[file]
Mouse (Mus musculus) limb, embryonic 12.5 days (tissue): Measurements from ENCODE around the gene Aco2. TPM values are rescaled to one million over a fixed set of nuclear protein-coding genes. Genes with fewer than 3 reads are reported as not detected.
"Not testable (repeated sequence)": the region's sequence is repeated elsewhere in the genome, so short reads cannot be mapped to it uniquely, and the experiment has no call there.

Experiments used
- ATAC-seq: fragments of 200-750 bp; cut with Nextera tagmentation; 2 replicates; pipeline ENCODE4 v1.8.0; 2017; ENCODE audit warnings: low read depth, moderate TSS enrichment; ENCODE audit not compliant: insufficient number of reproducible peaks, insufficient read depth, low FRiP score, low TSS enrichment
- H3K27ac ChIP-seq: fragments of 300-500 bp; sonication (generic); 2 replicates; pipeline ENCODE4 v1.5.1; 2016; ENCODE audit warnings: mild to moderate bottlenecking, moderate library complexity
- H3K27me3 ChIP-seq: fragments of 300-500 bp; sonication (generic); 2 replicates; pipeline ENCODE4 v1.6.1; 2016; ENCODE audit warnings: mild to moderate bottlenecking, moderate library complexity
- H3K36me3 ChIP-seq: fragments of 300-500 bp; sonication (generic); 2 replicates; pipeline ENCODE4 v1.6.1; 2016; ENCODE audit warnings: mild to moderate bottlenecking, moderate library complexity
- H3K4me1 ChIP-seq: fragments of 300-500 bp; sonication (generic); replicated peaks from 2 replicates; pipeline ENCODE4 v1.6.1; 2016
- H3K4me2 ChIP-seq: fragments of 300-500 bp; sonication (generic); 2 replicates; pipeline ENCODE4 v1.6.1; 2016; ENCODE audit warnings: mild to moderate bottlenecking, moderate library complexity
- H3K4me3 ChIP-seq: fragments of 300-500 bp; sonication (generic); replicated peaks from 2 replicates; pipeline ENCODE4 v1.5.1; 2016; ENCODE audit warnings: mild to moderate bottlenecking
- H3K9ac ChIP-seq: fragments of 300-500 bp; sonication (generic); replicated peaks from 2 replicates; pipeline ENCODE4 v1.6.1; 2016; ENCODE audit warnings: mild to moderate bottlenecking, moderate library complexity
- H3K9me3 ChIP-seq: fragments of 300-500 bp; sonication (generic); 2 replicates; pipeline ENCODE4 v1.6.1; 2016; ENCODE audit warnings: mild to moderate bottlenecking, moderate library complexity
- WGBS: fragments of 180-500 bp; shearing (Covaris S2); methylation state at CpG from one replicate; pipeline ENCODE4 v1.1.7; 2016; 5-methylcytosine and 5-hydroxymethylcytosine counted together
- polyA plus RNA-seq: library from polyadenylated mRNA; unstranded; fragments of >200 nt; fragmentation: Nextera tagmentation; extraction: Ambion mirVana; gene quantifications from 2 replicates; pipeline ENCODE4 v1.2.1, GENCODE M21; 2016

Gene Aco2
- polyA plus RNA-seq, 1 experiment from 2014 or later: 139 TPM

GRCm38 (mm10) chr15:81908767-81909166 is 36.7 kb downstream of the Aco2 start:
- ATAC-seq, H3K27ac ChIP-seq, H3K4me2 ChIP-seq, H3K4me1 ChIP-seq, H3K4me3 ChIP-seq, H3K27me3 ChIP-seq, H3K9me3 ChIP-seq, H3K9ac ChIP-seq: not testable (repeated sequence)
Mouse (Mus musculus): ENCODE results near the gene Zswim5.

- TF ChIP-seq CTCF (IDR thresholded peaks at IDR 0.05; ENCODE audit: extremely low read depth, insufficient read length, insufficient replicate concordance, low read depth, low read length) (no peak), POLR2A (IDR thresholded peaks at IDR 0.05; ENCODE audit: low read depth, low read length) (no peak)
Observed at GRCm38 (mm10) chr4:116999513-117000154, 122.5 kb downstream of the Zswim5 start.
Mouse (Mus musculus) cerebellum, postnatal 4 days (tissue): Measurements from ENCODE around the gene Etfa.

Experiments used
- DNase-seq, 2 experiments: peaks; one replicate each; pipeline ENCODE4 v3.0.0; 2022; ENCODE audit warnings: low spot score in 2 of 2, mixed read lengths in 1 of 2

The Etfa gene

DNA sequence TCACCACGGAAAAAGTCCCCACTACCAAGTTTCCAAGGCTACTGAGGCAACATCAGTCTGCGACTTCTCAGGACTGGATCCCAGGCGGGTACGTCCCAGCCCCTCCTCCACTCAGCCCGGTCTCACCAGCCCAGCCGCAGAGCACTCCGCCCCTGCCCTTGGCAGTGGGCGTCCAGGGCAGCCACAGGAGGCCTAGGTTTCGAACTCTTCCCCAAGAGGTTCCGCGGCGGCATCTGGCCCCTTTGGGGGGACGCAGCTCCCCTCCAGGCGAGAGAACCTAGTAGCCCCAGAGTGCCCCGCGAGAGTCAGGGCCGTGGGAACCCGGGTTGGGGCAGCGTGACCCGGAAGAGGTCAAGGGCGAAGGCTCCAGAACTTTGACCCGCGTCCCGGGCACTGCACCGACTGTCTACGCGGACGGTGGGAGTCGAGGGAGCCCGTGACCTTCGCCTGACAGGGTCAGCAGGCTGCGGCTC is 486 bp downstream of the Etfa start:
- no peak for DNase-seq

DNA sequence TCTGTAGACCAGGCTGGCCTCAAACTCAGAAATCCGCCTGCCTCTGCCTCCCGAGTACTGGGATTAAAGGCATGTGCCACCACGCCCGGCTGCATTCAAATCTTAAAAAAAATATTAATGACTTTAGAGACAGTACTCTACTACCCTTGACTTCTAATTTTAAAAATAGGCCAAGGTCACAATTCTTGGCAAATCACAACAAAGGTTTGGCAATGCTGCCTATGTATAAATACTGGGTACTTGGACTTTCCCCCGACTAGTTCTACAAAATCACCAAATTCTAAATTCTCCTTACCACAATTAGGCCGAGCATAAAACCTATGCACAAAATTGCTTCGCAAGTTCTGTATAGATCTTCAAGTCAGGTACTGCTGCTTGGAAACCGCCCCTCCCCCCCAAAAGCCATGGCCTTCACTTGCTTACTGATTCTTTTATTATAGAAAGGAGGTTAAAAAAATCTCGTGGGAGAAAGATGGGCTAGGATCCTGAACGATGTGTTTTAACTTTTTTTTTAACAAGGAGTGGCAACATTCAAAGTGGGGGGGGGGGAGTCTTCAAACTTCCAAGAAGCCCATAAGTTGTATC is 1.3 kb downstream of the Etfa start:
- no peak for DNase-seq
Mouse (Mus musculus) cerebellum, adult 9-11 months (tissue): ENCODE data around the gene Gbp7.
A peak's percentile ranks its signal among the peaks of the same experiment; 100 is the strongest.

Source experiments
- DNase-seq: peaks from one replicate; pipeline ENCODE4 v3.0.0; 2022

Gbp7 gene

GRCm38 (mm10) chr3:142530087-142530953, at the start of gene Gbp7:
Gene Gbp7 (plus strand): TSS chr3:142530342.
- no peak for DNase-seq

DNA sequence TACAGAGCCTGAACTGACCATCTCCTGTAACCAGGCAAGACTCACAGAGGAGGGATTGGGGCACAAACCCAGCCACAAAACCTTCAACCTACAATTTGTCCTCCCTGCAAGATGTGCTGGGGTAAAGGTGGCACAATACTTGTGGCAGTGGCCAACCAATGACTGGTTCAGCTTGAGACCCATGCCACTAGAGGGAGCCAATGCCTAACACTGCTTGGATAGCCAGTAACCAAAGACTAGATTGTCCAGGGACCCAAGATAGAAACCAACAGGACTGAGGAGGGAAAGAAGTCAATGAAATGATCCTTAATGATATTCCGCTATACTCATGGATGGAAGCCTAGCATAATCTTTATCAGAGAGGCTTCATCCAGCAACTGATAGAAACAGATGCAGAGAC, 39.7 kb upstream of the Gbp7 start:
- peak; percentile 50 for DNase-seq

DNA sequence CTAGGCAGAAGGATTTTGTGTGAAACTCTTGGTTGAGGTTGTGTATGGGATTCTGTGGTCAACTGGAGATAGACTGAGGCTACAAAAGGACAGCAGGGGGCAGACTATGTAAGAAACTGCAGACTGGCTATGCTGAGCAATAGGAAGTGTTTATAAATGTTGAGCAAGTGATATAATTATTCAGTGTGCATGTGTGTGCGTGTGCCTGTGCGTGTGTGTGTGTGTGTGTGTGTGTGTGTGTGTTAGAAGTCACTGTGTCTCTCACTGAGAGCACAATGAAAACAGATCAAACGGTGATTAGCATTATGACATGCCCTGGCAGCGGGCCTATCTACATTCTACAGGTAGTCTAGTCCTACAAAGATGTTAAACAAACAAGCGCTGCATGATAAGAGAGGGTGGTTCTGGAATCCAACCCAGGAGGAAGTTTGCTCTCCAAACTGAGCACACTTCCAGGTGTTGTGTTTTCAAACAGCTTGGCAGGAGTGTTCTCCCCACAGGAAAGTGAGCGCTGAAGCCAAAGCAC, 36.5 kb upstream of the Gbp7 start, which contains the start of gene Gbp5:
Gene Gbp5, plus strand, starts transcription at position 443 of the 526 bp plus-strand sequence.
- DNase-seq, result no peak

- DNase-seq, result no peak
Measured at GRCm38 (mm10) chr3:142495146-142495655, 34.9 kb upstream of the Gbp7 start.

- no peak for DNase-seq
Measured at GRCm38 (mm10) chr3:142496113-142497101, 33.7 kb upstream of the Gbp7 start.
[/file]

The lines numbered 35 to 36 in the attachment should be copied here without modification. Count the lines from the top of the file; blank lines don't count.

GRCm38 (mm10) chr3:142530087-142530953, at the start of gene Gbp7:
Gene Gbp7 (plus strand): TSS chr3:142530342.